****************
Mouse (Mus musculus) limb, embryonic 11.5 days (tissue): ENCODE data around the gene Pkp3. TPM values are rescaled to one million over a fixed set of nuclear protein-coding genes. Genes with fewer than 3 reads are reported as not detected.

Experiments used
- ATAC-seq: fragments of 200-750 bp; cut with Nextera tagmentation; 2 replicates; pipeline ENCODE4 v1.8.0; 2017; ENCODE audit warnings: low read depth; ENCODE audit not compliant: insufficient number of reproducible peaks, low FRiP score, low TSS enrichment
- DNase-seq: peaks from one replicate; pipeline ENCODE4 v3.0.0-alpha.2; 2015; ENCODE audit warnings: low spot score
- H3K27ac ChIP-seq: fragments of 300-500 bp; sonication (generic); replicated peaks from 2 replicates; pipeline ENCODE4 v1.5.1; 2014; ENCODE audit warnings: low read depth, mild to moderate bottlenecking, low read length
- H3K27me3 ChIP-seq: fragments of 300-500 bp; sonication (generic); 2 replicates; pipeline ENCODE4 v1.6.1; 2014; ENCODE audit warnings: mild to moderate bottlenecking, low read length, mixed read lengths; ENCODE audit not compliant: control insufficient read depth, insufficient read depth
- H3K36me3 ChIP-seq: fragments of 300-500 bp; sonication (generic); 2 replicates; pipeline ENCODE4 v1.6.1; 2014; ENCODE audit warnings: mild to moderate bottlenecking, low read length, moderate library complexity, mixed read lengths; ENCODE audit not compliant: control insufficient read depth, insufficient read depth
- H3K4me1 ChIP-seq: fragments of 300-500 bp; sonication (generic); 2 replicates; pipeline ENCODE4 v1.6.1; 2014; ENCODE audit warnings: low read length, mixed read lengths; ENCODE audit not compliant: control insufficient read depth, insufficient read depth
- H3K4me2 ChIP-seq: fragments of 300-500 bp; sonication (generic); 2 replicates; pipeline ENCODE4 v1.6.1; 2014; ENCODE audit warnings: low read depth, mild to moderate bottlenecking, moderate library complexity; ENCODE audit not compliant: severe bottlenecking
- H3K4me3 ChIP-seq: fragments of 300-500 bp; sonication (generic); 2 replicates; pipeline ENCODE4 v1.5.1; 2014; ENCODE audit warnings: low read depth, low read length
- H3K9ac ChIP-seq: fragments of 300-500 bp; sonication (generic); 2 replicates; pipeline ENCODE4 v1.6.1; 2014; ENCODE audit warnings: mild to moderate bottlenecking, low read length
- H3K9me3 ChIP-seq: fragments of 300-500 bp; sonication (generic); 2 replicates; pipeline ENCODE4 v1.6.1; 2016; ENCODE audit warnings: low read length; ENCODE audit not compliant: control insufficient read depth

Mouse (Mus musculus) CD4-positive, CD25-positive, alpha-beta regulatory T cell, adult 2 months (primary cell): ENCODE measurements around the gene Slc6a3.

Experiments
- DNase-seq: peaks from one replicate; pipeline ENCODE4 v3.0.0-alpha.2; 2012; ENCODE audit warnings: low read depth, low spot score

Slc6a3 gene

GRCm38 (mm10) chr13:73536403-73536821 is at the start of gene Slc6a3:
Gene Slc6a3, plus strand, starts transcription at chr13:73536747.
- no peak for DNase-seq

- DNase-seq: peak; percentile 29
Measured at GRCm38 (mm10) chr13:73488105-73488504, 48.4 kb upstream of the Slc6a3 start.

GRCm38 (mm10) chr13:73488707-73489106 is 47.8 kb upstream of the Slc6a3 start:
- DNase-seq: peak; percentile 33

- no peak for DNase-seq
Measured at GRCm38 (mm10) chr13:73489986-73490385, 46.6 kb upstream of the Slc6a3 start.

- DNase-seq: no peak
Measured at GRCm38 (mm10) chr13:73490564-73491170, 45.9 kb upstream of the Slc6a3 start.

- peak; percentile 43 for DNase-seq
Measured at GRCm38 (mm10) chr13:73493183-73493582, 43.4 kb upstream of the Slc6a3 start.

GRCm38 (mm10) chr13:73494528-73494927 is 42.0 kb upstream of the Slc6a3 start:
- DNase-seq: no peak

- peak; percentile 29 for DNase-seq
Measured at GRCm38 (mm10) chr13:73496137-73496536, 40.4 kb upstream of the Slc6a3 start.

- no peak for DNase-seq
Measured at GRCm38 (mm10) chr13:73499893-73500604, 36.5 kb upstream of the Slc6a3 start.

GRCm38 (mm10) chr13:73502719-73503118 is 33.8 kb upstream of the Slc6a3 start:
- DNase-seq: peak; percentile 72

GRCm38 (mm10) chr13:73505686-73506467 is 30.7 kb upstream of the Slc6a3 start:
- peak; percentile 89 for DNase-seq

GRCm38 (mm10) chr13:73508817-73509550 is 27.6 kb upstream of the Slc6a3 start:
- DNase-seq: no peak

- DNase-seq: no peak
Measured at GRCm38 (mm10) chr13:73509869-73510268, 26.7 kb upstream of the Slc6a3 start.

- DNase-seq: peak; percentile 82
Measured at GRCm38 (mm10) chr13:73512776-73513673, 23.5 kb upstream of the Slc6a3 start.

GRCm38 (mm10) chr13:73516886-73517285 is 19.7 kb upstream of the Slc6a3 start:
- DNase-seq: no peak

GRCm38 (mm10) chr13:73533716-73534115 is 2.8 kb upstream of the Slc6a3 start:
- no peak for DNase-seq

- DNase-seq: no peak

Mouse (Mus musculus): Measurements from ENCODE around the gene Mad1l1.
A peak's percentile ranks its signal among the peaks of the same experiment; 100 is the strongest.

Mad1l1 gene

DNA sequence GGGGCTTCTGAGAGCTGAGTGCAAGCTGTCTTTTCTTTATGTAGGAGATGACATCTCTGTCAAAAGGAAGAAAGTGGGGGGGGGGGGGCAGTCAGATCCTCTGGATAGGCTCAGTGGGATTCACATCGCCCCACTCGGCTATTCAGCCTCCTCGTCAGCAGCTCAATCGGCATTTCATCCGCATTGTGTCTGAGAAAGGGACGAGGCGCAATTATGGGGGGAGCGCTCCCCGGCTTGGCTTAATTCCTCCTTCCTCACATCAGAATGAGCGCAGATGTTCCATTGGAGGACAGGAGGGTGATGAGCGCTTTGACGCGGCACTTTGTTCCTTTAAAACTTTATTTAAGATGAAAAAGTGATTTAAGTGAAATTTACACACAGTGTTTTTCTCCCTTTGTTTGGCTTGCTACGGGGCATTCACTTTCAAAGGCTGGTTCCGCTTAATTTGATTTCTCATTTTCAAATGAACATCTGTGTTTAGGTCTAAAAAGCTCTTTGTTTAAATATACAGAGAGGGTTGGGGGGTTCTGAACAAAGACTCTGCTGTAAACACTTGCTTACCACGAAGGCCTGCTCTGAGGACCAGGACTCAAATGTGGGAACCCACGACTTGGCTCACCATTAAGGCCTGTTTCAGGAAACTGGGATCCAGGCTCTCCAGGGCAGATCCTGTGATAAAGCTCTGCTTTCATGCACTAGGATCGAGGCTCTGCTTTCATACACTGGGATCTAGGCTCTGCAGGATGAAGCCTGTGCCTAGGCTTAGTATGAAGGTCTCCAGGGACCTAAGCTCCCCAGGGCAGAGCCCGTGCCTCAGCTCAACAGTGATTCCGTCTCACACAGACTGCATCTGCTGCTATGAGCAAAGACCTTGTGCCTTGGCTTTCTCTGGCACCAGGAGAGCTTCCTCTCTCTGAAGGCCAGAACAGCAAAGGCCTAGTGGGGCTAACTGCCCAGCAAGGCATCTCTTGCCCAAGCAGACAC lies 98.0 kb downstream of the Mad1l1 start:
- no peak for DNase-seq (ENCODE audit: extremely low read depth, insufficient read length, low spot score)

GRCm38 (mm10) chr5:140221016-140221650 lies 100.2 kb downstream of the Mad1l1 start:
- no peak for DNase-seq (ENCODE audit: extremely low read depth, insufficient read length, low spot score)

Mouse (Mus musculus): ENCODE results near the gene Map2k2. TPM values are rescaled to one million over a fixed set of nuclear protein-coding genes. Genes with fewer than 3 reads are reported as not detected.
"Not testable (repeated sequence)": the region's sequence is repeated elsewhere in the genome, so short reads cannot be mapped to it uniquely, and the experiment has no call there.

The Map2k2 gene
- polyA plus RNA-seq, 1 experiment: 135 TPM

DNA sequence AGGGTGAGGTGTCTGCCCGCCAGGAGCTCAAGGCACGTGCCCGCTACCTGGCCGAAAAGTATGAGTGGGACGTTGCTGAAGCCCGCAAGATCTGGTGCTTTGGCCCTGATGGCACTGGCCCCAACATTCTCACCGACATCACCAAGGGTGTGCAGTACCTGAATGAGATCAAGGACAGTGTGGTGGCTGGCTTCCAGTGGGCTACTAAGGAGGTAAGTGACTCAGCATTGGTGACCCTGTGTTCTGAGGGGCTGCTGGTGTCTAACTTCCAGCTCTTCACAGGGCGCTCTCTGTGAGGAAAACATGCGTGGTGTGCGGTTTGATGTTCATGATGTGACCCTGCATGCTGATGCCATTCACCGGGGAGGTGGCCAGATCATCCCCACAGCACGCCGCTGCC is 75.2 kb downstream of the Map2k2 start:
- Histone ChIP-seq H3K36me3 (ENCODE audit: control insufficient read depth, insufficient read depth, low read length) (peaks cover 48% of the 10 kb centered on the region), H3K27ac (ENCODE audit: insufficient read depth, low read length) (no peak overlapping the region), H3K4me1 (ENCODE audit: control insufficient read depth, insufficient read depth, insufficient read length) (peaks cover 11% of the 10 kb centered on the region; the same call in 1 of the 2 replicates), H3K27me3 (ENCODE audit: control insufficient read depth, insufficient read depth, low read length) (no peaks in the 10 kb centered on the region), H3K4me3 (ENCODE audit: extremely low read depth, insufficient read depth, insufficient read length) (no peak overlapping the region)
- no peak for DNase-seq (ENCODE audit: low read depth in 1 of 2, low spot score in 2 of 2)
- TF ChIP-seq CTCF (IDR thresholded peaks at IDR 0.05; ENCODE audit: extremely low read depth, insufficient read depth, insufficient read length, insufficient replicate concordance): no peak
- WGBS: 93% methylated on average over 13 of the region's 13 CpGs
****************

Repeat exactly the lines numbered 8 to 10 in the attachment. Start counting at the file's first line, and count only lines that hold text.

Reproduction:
- H3K4me1 ChIP-seq: fragments of 300-500 bp; sonication (generic); 2 replicates; pipeline ENCODE4 v1.6.1; 2014; ENCODE audit warnings: low read length, mixed read lengths; ENCODE audit not compliant: control insufficient read depth, insufficient read depth
- H3K4me2 ChIP-seq: fragments of 300-500 bp; sonication (generic); 2 replicates; pipeline ENCODE4 v1.6.1; 2014; ENCODE audit warnings: low read depth, mild to moderate bottlenecking, moderate library complexity; ENCODE audit not compliant: severe bottlenecking
- H3K4me3 ChIP-seq: fragments of 300-500 bp; sonication (generic); 2 replicates; pipeline ENCODE4 v1.5.1; 2014; ENCODE audit warnings: low read depth, low read length